WALTER HORTON (By Shaun Mather)A.k.a. Shakey Horton and Big Walter Horton
Born 6 April 1921, Horn Lake, Mississippi
You can't be a bad lad if you're nickname is Shakey, although I think mine comes without the "e". The similarity ends there though, as by his teens Walter Horton was an exceptional harmonicist whilst all I could play, was truant. As with many of the blues greats, Horton was born in Mississippi and ended up in Chicago via Memphis. Actually, Horn Lake, Mississippi is on the fringes of the Memphis city limits.
At the age of five he began playing harmonica and by his late teens was playing for tips in Handy Park, Memphis alongside the likes of Johnny Shines and Furry Lewis. Unsurprisingly he hooked up with Sam Phillips who recorded two sides on Walter which were leased to Modern Records. The first, "Mumbles", was a reference to a nickname that Walter didn't really care for. Phillips then cut him with Jimmy DeBerry for the beautiful instrumental "Easy" which showcases Horton's mastery of the blues harp. The record was issued as by Jimmy and Walter on Sun 180.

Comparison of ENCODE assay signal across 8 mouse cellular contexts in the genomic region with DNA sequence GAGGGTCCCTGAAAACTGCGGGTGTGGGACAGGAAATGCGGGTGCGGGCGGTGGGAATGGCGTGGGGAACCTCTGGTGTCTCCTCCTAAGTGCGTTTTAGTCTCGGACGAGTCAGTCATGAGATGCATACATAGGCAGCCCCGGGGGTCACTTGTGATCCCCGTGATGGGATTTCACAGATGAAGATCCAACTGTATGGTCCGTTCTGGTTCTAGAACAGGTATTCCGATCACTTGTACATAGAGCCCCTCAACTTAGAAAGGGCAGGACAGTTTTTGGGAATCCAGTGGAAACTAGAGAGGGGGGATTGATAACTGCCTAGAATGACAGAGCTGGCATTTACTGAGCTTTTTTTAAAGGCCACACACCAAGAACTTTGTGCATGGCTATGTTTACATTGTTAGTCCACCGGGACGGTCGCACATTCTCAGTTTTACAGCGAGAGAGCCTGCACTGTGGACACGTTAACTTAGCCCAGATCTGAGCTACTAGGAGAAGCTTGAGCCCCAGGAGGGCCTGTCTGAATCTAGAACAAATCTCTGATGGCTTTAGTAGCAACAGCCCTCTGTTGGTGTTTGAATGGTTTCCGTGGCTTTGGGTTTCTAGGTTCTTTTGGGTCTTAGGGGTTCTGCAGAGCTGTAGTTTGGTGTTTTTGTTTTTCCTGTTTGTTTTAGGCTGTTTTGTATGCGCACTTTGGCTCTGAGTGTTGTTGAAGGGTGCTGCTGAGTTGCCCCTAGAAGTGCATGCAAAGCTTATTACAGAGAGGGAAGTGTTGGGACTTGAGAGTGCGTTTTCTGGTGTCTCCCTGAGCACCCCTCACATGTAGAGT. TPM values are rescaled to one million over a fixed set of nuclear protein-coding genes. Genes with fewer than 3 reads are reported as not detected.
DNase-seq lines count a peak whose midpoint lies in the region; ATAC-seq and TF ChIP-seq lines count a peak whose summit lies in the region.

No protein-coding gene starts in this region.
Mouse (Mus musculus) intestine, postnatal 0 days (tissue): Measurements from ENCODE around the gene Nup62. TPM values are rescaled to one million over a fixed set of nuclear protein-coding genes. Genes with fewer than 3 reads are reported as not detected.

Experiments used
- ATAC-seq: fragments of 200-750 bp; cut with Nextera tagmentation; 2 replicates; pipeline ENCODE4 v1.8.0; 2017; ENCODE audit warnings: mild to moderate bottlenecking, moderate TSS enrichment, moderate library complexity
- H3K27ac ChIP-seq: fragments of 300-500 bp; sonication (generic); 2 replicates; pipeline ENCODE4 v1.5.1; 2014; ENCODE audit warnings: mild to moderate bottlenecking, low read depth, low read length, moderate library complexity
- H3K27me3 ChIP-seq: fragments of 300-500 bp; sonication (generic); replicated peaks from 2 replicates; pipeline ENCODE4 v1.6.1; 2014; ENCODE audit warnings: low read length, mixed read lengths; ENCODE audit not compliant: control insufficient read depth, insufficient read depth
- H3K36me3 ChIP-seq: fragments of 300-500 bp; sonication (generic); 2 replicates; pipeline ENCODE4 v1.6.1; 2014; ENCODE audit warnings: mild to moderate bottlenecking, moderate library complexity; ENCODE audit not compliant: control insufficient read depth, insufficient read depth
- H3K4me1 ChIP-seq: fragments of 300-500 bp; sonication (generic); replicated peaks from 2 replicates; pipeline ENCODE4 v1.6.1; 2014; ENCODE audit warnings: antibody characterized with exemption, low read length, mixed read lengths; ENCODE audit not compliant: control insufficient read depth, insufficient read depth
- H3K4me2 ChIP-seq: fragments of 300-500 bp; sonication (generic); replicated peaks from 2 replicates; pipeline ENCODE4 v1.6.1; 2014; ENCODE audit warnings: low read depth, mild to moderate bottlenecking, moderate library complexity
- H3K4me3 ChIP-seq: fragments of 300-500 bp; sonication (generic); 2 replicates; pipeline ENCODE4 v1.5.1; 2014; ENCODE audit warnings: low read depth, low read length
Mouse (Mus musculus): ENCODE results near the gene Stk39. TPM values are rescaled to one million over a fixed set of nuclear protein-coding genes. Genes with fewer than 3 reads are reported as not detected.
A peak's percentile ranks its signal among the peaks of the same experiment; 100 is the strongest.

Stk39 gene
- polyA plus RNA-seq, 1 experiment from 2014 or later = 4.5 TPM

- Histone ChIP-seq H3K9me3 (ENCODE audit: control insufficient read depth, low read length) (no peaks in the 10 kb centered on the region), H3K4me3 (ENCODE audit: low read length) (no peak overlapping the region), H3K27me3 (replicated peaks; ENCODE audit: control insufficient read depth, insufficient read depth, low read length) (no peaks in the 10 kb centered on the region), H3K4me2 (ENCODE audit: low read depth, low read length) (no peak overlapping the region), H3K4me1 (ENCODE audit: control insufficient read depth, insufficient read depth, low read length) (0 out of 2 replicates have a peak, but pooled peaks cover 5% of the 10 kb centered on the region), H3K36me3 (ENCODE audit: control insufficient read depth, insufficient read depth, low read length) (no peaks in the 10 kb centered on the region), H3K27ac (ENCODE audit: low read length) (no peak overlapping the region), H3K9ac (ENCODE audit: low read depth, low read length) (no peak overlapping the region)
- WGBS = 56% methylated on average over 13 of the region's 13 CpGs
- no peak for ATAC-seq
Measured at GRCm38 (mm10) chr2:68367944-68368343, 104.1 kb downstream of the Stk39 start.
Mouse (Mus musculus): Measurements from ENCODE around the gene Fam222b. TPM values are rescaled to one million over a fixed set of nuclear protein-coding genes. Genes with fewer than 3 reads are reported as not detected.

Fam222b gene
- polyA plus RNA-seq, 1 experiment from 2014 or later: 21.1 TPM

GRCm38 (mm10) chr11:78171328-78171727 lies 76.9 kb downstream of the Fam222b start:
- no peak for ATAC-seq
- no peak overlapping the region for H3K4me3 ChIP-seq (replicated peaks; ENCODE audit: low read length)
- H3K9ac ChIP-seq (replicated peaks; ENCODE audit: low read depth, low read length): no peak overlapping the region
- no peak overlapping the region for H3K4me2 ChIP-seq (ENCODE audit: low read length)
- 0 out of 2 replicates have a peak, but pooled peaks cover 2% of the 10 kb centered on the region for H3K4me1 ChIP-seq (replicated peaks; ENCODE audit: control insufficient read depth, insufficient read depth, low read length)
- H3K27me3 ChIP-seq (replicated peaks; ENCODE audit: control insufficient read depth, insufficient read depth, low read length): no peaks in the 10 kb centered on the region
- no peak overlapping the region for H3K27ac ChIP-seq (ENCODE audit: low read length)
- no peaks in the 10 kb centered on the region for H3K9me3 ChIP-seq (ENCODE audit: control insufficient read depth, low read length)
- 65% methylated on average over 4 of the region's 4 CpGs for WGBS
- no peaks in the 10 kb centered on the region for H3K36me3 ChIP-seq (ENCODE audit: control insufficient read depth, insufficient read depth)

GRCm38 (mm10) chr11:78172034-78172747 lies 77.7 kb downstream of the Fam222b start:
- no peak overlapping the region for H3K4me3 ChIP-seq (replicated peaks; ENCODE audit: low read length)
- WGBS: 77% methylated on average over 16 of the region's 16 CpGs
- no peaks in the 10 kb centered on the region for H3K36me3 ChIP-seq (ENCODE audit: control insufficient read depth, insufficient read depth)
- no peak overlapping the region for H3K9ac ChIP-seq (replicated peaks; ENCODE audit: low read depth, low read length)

Why anyone would leave Memphis for Chicago is something I'll never understand (plentiful work and Chess records can't compete with BBQ's and Peabody ducks). But the journey was the next one Horton took, sometime in 1953, where he found work in the clubs as both a band leader and a sideman (firstly with Eddie Taylor). He became a top session man for Chess Records, including sessions with Muddy Waters (replacing Junior Wells who'd been drafted), Willie Dixon, and Otis Rush. A quiet unassuming guy, Horton had his shares of trouble, being fired by Muddy for turning up drunk. His popularity expanded in the 60's when white audiences found the blues and he began travelling throughout the U.S. and Europe. His first album, The Soul of Blues Harmonica Classics for Chess said it all in the title and featured backing from Willie Dixon and Buddy Guy. By the 1970's he was working folk and blues festivals, chiefly with Willie Dixon's Chicago Blues All Stars. In 1972 he teamed up with Carey Bell and recorded some duets with him for Alligator, including the now legendary album, Big Walter Horton with Carey Bell. He had a cameo role as a Maxwell Street musician in the cult-classic 1980 movie, The Blues Brothers. He died the following year. The Japanese label P-Vine has just reissued his earliest work on the CD "Memphis Recordings 1951".
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